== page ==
A few people, both sympathetic and otherwise, have asked me why I am willing to hold and defend such controversial and upsetting opinions as I have done of late. And providing more evidence that rabbits simply do not have the capacity to understand not-rabbits, the SFWA is absolutely rife with various theories concerning my supposed mental instability.
After all, who but a deranged lunatic would think to challenge the received wisdom of the warren’s long-accepted consensus goodthink?
As it happens, the reason is fairly straightforward. If you will not stand up for the truth when pressed, you will not stand up for the Truth when persecuted. Now, I may be wrong about the process of civilizational development and the extended period of time I believe it requires to fully transform tribes of primitive savages into an advanced and civilized culture; I have no problem changing my mind when a compelling case contra my position has been made. I have, as the regulars here know, done precisely that with regards to free trade and open borders, among other things. But I have not seen one single person, not one, even attempt to demonstrate that I am incorrect in any way.
I’ve seen rants, I’ve seen outrage, I’ve seen anger, I’ve seen insults, and I’ve seen assertions that certain subjects are beyond debate. What I have not seen is anyone make a case, let alone a coherent or compelling one, that opposes the logic and observations I have presented. This is because the Lie cannot compete with the Truth, it can only attempt to obscure it and silence those who dare to speak it.
But the Lie never wins in the end. The ongoing controversy somehow reminded me of this passage from Panzer Commander, a war memoir written by one of Rommel’s favorite officers, Col. Hans von Luck, which I found moving in the way it showed how even enemies at war can find common ground in the light of the Truth. More importantly, it shows how even a rage that burns hotter and more violently than the rage of the SFWA’s delusional members cannot destroy the hunger of the human spirit for truth and Truth alike.
“Smolensk looked as though it had been abandoned. Destruction in the industrial quarters and of the bridges over the Dnieper was immense. In the midst of the ruins, Smolensk cathedral pointed to the sky. It appeared largely unharmed. I followed the women and the old men and as I entered the cathedral, was deeply impressed by its beauty. It looked intact. The altar was adomed; burning candles and many icons richly embellished with gold bathed the interior in a festive light.
As I went up to the altar with my companions, an old man, poorly dressed and with a flowing beard, spoke to me in broken German.
“Gospodin officer, I am a pope who used to preach here before the Lenin-Stalin era; I have been in hiding now for many years, scraping a living as a shoemaker. Now you have liberated our city. May I say a first mass in this cathedral?”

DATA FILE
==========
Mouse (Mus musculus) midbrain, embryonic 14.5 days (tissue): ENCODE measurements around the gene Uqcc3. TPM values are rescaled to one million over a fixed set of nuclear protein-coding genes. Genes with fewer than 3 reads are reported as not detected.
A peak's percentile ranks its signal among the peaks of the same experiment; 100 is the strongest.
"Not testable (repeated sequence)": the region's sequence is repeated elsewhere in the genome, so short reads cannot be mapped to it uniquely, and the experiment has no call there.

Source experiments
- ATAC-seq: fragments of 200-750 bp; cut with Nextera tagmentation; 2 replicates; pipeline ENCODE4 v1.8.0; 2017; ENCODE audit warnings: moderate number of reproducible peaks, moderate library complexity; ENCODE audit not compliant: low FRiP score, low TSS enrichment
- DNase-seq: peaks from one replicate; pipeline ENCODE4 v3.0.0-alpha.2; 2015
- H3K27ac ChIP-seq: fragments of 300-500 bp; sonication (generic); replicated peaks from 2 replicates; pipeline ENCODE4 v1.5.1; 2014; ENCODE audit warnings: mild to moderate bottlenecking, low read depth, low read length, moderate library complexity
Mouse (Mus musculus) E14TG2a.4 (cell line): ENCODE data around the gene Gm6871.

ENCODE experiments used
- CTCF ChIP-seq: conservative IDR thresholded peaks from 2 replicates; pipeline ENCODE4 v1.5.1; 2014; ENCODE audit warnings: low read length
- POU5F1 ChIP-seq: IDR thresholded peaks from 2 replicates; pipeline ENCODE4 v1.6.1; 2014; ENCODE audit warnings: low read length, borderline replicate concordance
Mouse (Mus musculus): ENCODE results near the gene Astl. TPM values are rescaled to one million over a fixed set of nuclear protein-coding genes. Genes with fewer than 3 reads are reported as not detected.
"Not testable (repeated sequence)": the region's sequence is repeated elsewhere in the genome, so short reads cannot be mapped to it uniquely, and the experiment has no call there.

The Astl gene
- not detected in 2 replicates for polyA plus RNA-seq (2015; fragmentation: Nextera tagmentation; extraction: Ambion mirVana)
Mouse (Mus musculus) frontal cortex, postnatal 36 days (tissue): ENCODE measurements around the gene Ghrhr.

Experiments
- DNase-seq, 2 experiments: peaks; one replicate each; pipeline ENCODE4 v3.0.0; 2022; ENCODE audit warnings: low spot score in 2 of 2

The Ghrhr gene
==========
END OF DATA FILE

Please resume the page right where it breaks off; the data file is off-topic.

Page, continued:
“How is it,” I asked, “that your cathedral is in such good condition?” His answer surprised me. America in tsarist times bought the church and all its treasures “Immediately after the Revolution, Russians who had emigrated from the Russians who, at the time, were in urgent need of American dollars. The cathedral is American property, which is why everything is-almost-unchanged.”
I have never been able to verify his statement, but it was not very important to me. Without referring to HQ, I gave the pope permission to celebrate mass the next day, for which he wanted to bring in an additional pope.
The following day, I went to Smolensk again, having informed the divisional commander in the meantime; as a precaution, I took along an armored patrol.
The sight that met our eyes when we arrived was breathtaking.
The square in front of the cathedral was full of people moving slowly toward the entrance. With my orderly officer, I jostled my way forward. Already, there was not a corner left in the cathedral in which people were not standing, sitting, or kneeling. We remained standing to one side to avoid disturbing the service by our presence.
I was not familiar with the Russian Orthodox ritual, but the ceremony that now began drew me more and more under its spell.
Invisible behind the altar, one of the two popes began with a monotone chant, which was answered by a choir of eight voices standing in front of the altar. The chanting of the precentor and the choir filled the vast space of the church. The acoustics gave the impression that the chanting came from above, from heaven.
The people fell on their knees and prayed. All had tears in their eyes. For them, it was the first mass for more than twenty years. My companion and I were greatly moved.”
In rejecting NK Jemisin’s call for reconciliation within the SFWA, I declared there can be no reconciliation between the observant and the delusional. Still less can there be any compromise between the Truth and the Lie.
The liars can ban the services. They can revoke memberships, they can deny access, they can reject publications, they can close their eyes, and they can put their hands over their ears. But one thing they cannot do is make their lies real. And sometimes, it is necessary to imitate the marshwiggle, stick one’s hand into the fire, and raise a stink capable of penetrating their illusions.